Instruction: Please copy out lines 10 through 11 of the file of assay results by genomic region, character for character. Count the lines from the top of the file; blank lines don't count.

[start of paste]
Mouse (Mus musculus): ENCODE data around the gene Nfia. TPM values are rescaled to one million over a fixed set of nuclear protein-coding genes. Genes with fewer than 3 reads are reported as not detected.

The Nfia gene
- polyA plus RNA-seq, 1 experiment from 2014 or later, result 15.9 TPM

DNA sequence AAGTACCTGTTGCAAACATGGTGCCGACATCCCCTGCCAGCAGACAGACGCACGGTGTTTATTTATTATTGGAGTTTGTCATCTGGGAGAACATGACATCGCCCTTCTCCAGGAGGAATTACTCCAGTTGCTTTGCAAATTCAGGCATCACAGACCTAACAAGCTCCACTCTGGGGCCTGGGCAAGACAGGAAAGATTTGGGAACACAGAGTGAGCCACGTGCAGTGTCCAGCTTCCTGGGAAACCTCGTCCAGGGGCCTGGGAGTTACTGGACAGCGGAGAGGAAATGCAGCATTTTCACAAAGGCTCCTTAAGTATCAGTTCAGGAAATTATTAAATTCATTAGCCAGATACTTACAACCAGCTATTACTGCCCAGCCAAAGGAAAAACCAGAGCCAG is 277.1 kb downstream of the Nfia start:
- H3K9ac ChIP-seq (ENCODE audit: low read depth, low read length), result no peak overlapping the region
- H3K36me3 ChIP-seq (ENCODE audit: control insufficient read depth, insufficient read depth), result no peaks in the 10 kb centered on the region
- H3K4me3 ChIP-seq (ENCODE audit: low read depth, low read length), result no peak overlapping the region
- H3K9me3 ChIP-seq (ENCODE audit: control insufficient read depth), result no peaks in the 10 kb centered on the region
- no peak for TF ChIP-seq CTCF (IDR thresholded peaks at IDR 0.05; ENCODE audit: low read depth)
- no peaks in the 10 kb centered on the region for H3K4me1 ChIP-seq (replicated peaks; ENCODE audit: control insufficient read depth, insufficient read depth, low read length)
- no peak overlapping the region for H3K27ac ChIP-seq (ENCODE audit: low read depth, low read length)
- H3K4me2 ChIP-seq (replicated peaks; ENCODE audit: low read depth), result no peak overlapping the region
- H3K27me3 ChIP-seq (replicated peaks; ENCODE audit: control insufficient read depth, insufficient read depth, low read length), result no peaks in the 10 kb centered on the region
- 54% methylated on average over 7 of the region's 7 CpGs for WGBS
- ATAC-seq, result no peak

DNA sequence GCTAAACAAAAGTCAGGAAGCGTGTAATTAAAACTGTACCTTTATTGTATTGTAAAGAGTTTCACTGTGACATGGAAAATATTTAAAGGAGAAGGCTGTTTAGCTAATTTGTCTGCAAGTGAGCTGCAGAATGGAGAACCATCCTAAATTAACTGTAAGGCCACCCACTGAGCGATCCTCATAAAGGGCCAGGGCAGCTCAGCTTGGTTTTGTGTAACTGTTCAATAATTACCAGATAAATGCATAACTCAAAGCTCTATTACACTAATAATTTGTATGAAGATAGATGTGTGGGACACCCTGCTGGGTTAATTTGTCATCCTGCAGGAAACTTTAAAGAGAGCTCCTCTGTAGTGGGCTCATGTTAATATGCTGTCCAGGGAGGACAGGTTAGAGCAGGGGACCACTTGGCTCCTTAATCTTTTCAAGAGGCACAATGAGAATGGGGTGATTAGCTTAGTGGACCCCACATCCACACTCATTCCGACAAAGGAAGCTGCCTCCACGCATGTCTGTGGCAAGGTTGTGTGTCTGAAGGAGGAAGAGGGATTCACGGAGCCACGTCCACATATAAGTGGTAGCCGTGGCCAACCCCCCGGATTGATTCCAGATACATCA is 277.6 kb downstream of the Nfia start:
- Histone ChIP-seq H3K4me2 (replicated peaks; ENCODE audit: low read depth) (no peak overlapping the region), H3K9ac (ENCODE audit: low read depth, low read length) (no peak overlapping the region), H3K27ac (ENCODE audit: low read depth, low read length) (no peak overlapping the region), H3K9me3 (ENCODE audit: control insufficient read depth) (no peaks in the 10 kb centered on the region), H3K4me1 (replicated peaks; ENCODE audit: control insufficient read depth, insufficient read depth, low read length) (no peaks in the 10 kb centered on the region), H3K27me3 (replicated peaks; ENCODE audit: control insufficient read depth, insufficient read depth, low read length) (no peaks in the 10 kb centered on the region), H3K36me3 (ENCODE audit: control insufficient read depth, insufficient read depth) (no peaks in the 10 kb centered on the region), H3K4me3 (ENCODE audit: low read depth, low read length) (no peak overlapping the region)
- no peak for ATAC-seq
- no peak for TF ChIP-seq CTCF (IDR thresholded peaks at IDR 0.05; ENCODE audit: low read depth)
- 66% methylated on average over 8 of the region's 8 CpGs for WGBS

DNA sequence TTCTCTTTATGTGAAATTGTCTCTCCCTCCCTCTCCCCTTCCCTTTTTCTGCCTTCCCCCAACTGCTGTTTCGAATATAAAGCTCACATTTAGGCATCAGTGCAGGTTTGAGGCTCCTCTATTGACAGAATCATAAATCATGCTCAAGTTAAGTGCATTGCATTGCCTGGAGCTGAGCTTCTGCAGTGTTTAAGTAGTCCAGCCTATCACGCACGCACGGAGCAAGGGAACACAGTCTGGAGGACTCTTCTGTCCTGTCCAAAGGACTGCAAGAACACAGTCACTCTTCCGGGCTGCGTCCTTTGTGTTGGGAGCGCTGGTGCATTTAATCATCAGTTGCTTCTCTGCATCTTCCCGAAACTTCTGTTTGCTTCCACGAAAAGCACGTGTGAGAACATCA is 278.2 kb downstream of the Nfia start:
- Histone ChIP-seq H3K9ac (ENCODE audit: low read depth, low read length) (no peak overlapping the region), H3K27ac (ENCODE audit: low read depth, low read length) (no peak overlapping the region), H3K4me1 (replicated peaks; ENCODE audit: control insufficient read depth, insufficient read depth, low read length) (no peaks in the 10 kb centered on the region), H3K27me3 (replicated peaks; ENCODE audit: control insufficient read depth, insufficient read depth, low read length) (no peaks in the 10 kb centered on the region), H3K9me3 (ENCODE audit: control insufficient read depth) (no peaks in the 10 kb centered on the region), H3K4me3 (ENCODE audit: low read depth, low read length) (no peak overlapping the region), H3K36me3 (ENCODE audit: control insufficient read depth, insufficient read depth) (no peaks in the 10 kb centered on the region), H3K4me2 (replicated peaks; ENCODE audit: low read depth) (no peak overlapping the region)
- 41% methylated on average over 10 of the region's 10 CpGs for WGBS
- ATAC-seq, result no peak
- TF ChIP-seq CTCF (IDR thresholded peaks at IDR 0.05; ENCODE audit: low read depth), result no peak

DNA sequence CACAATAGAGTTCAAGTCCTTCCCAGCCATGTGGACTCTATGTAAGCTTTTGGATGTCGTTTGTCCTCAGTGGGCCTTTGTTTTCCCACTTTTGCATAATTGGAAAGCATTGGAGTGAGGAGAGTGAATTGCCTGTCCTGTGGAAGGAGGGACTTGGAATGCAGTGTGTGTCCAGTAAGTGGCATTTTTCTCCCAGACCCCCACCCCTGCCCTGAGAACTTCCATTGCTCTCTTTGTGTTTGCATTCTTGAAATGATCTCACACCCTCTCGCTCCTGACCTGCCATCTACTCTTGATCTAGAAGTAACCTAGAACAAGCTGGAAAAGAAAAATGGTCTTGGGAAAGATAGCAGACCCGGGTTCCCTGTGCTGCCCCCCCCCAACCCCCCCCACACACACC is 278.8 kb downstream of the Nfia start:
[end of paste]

- no peaks in the 10 kb centered on the region for H3K4me1 ChIP-seq (replicated peaks; ENCODE audit: control insufficient read depth, insufficient read depth, low read length)
- no peak overlapping the region for H3K27ac ChIP-seq (ENCODE audit: low read depth, low read length)